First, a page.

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Hockey is full of unwritten rules. Some rules could apply to pretty much any group or activity. Other rules are unique to the game of hockey, taking shape because of the distinct limitations and opportunities the sport presents. Classic examples include don’t touch the goalie, shake hands after the game, don’t shave during the playoffs, and get your gear on in the locker room as a team.
And yet, goalies do get touched, players skip handshakes, beards get trimmed, and coed adult league teams don’t always get to use the same locker room.
On coed adult hockey teams, players can choose to get dressed in the same locker room or choose to follow the more common social norm that men and women should avoid each other when changing. Regardless of gender, teammates generally enjoy extra time to talk before and after games. Hockey puts an even bigger focus on locker rooms than some other sports because so much time is spent putting on gear.
Many hockey teams spend most of their time together getting equipment on and off. With so much team-building happening in locker rooms, players often feel like they aren’t a part of the team without the locker room experience. The YouTube channel Beginner Adult Hockey explains, “I was subjugated to a women’s-only locker room. I wasn’t allowed to go in the men’s locker room, which kind of sucks especially when you only have a couple women on your team. You’re sitting there before and after the game with one person while everyone else gets to have fun.”
When players aren’t comfortable getting ready in the same area, women are the ones sent to bathroom stalls, storage closets, or any extra available corner of the rink so that gender segregation can be maintained. However, I have been a part of many locker rooms where the team gets dressed and undressed in the same area without any issue.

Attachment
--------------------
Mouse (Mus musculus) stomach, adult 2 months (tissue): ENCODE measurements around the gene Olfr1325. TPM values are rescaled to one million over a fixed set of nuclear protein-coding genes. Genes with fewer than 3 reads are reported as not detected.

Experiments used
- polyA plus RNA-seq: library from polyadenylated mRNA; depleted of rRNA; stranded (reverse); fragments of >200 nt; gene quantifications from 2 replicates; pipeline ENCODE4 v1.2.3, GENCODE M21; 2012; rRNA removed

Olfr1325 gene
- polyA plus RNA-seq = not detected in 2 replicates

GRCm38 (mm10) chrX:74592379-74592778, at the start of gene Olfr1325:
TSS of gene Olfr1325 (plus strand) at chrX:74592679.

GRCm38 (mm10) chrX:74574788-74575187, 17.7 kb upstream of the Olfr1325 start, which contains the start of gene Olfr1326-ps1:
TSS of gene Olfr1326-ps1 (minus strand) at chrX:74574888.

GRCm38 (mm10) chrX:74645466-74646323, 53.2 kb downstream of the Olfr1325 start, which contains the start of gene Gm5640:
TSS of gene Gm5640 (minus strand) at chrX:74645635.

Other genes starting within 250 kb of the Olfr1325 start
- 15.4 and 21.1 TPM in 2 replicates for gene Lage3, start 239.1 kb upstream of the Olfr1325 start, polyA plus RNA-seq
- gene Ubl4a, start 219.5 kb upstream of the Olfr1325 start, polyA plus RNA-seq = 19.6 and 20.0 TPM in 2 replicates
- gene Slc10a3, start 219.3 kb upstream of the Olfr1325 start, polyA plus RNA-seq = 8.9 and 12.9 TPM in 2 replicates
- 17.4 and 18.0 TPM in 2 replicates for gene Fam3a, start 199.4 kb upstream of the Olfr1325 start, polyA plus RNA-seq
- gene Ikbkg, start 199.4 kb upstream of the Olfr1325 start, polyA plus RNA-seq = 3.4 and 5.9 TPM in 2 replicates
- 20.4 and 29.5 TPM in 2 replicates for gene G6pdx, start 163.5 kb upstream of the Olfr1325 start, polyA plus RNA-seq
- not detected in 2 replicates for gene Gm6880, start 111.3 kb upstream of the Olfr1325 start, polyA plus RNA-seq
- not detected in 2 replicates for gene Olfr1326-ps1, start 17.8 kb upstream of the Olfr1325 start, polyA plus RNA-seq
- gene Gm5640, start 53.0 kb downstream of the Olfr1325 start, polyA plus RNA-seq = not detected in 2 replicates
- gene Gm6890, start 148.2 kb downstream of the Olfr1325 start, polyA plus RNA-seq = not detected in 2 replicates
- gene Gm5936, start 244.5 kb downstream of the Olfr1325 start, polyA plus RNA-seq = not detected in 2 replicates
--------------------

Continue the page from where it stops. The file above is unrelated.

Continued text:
There is an odd comfort in feeling like each teammate can prepare for the upcoming game together, without worrying about who sees who. It takes a lot of trust for any team to decide against broader societal rules in favor of hockey rules, especially when this behavior could even be considered illegal in another venue.
Still, coed teams gear up in the same room more often than you might think. I have personally been in coed locker rooms over 100 times. I have never seen or heard anything demeaning or inappropriate, which is saying something because we are still talking about a room full of hockey players. Every time I have been in a coed locker room, I’m struck by how little people seem to care that someone of a different gender is changing nearby.
However, it is easier for me to have an overly positive attitude about locker room situations on coed teams - I am a man and I get the luxury of changing in the team’s dressing room without needing to worry about finding another place to lace up.
This piece is not meant to convince you that coed adult teams should always change in the same room, or that players should be criticized for wanting privacy while they get dressed. In the end, each team has to figure out the locker room situation that is best for them. Men can help create a better coed locker room environment by having women decide what’s best for the team when it comes to dressing arrangements.
Men on coed teams can also do things like lobby the rink to furnish full-sized women’s changing rooms if these don’t exist already. Small acts like these can make all the difference between teammates and friends.
There are many unwritten rules in hockey; pushing certain teammates out of locker rooms doesn’t have to be one of them.